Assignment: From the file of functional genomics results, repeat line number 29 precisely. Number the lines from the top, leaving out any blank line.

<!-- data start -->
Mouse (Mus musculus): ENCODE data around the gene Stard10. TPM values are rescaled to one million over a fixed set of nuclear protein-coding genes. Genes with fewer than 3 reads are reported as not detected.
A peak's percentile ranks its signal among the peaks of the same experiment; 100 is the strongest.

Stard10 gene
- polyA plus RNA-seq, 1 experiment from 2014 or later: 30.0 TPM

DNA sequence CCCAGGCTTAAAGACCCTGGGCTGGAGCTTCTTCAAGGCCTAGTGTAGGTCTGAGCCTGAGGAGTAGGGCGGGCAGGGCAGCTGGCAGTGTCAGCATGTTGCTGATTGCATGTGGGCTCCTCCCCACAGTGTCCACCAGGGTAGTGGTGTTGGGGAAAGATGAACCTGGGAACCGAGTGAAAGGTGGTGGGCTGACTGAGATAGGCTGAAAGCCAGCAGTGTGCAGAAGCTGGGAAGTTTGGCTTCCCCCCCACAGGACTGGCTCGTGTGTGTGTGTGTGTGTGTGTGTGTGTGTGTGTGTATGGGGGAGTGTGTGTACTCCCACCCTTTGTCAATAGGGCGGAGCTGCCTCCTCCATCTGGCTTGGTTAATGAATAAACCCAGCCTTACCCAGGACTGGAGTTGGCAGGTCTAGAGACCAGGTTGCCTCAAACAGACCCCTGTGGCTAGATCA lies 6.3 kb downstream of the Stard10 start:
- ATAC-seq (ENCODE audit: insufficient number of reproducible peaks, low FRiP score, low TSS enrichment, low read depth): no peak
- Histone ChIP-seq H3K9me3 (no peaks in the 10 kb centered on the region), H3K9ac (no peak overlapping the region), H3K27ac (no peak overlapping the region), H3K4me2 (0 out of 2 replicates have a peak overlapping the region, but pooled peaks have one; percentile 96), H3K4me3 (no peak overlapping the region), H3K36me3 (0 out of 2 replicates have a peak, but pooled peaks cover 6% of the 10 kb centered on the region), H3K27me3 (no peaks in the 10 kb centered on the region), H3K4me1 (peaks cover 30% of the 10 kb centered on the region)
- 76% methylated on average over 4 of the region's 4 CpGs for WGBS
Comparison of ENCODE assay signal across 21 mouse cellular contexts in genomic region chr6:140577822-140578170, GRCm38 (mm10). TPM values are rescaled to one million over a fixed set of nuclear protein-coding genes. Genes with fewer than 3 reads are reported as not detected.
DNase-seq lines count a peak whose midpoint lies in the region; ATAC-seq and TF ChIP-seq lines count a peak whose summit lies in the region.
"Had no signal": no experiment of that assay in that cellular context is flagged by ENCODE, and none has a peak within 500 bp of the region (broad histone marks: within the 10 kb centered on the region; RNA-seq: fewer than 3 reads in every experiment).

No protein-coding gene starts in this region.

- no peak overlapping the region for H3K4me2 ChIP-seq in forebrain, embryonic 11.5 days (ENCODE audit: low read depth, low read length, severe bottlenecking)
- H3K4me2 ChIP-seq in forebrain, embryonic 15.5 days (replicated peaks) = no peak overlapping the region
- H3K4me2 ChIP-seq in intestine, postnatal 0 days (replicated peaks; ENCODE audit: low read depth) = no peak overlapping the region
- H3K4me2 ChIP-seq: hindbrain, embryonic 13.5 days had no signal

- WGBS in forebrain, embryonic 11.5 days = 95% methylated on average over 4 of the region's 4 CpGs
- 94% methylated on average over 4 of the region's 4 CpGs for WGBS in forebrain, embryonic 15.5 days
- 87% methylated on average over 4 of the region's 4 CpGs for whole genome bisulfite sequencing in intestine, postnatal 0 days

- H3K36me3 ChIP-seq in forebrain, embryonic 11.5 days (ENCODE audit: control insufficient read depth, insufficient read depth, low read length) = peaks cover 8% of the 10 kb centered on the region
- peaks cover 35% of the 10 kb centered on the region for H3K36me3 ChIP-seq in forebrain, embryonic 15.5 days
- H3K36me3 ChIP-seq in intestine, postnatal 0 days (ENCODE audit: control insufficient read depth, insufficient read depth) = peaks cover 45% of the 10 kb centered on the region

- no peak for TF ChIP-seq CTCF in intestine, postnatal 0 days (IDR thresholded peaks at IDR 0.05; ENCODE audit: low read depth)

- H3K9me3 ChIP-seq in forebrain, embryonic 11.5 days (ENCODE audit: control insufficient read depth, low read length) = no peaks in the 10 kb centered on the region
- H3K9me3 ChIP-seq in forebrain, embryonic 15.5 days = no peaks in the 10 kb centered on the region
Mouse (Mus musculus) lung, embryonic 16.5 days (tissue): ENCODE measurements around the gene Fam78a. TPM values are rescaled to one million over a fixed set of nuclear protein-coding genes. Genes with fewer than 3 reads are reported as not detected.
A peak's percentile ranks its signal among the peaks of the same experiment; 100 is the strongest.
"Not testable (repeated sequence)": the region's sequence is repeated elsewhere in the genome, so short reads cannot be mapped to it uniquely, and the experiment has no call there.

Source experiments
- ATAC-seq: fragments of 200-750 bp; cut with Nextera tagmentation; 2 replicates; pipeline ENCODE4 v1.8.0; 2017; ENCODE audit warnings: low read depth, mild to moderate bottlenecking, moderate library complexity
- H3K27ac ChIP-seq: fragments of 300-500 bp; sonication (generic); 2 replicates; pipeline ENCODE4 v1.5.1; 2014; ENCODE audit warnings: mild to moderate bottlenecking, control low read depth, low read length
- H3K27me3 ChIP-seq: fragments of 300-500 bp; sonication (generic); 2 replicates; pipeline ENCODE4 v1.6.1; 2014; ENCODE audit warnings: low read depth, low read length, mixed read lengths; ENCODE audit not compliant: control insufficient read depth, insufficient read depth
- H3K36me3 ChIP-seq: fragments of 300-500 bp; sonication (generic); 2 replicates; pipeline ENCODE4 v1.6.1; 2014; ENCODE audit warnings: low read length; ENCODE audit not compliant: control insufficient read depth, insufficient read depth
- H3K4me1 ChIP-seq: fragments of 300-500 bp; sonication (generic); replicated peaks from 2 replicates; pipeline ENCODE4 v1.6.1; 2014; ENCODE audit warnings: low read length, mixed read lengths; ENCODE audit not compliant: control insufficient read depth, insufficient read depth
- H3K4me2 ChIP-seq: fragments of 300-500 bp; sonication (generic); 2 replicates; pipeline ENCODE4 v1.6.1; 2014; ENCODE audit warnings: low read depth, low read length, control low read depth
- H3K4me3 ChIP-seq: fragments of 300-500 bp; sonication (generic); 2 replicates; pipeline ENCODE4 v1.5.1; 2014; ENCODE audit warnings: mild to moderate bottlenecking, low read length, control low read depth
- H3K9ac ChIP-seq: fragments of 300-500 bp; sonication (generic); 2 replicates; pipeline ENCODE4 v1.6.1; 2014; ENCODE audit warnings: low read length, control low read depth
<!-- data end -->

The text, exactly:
Source experiments